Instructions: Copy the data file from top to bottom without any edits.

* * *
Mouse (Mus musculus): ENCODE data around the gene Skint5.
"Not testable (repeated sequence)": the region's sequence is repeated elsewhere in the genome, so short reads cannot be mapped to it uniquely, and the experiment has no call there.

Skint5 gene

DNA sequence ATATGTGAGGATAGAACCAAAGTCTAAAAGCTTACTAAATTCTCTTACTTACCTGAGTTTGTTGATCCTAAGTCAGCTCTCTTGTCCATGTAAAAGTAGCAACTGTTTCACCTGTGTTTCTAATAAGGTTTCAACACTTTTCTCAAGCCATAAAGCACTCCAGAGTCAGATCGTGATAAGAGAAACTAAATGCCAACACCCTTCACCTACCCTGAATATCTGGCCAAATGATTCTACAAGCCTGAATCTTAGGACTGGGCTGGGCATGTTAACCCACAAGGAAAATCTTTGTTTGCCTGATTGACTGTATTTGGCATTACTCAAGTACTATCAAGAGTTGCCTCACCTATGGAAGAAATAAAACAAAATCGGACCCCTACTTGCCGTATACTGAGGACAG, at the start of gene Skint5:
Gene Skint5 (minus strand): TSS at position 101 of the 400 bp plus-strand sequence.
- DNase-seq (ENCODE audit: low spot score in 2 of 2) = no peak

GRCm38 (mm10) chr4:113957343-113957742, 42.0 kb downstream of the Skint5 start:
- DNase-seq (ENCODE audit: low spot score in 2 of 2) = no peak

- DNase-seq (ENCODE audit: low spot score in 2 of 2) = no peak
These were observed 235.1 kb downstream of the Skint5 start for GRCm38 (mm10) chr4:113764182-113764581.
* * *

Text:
Mouse (Mus musculus): ENCODE data around the gene Skint5.
"Not testable (repeated sequence)": the region's sequence is repeated elsewhere in the genome, so short reads cannot be mapped to it uniquely, and the experiment has no call there.

Skint5 gene

DNA sequence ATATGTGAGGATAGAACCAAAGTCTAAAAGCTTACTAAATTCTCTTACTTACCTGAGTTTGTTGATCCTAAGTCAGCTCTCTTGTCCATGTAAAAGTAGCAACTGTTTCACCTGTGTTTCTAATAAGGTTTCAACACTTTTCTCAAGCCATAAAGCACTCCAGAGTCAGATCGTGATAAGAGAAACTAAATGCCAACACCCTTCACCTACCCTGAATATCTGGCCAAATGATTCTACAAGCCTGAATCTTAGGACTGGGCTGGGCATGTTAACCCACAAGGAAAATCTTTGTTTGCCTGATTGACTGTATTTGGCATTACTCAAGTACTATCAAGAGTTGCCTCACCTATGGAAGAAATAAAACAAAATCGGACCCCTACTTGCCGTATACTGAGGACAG, at the start of gene Skint5:
Gene Skint5 (minus strand): TSS at position 101 of the 400 bp plus-strand sequence.
- DNase-seq (ENCODE audit: low spot score in 2 of 2) = no peak

GRCm38 (mm10) chr4:113957343-113957742, 42.0 kb downstream of the Skint5 start:
- DNase-seq (ENCODE audit: low spot score in 2 of 2) = no peak

- DNase-seq (ENCODE audit: low spot score in 2 of 2) = no peak
These were observed 235.1 kb downstream of the Skint5 start for GRCm38 (mm10) chr4:113764182-113764581.